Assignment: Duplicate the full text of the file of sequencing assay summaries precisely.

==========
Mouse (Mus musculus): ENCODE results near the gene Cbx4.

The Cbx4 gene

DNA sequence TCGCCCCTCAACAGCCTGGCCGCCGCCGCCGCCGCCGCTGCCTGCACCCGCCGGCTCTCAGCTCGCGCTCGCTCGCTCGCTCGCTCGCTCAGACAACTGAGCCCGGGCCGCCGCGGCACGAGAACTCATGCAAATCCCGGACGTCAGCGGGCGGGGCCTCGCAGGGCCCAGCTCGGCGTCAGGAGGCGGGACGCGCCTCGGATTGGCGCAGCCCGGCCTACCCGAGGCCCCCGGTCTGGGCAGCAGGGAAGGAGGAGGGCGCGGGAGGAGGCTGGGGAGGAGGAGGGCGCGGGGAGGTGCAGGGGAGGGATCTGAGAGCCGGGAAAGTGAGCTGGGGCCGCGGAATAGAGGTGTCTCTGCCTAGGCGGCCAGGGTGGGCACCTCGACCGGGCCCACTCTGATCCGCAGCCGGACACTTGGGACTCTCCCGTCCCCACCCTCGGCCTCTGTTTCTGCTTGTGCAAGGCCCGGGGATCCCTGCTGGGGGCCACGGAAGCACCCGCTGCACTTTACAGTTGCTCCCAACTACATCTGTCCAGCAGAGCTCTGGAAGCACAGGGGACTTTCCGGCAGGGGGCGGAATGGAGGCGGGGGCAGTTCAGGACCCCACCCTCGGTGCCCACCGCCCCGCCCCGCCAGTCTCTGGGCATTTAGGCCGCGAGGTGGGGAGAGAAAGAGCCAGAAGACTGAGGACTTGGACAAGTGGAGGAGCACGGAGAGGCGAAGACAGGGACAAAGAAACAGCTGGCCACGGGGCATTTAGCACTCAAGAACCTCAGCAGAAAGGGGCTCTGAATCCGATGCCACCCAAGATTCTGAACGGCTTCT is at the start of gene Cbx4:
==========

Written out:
Mouse (Mus musculus): ENCODE results near the gene Cbx4.

The Cbx4 gene

DNA sequence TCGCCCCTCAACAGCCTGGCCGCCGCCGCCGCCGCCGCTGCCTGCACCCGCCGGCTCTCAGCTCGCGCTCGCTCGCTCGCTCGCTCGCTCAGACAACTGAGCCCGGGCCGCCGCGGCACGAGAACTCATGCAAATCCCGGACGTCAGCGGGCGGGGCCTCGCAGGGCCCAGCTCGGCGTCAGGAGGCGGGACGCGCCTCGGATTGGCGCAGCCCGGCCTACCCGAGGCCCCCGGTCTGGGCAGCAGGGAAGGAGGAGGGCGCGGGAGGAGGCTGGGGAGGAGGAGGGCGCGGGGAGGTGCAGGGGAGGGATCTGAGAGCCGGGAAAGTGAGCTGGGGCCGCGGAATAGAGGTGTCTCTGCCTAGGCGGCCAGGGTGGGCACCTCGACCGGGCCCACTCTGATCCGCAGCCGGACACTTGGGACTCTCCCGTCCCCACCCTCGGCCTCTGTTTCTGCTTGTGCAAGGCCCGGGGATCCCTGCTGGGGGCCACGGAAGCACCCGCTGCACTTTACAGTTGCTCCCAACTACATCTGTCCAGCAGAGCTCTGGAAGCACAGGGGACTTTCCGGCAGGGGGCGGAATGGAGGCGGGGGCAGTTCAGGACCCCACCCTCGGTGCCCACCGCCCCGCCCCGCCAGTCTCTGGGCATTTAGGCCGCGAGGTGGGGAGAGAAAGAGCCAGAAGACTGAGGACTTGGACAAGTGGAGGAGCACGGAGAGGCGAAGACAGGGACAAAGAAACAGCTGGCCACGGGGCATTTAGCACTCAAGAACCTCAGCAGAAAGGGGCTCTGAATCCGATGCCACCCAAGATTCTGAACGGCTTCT is at the start of gene Cbx4: